The Department of Electrical Engineering at Princeton University seeks outstanding applicants for a tenured appointment at the Associate or Full Professor level, effective as early as September 1, 2019.
The search is open to candidates specializing in areas related to information sciences and systems, with strength in core fundamentals and an interest in applications areas such as networks, machine learning, energy systems, cyber-physical systems, robotics and control, wireless communications, biology, etc.
The successful candidate should have a Ph.D. in Electrical Engineering or a related field, demonstrated excellence in academic research, and a proven track record of teaching and advising undergraduate and graduate students (if currently holding an academic appointment). We seek faculty members who will create a climate that embraces excellence and diversity, with a strong commitment to teaching and mentoring that will enhance the work of the department and attract and retain a diverse student body. Candidates must complete an online faculty application at: https://www.princeton.edu/acad-positions/position/4801; a detailed curriculum vitae, descriptions of teaching and research interests, reprints of selected publications, and the names and addresses of three references should be uploaded as .pdf documents via the on-line application. This position is subject to Princeton University's background check policy. To ensure full consideration, applications should be received by November 15, 2018, but the search will remain open until the position is filled.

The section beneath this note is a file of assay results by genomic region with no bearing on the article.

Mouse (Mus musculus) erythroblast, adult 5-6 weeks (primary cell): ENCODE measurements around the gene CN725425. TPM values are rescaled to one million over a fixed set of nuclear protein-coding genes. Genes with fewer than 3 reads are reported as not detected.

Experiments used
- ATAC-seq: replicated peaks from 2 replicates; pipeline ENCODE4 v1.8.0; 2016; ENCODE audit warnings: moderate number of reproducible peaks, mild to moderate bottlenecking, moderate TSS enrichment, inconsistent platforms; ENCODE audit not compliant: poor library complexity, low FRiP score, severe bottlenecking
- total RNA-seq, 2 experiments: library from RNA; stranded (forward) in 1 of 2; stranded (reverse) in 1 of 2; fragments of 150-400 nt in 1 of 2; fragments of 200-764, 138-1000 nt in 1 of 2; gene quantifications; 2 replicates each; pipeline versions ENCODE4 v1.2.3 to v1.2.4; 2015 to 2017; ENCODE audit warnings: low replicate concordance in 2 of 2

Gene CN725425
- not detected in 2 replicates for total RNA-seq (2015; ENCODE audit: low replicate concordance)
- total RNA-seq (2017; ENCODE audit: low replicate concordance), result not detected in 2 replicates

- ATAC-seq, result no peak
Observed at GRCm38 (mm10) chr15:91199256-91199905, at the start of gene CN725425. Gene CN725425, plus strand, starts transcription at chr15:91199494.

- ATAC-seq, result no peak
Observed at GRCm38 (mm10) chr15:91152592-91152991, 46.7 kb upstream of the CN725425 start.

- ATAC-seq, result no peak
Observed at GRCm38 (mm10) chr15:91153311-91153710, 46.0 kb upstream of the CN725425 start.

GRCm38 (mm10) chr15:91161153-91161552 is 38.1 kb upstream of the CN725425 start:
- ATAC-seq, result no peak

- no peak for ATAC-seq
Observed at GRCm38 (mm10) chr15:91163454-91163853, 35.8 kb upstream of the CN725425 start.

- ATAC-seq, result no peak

On Friday night, Assistant Vice President for Communications Dan Day confirmed that professor Sergio Verdú was dismissed from the faculty as of Sept. 24 following a University investigation into his conduct in relation to University policies that prohibit consensual relations with students and require honesty and cooperation in University matters.
When Bateman dismissed Jeffrey Tambor’s outburst at Arrested Development costar Jessica Walter by saying “this is a family,” he reminded us how often that word is used to paper over serious problems.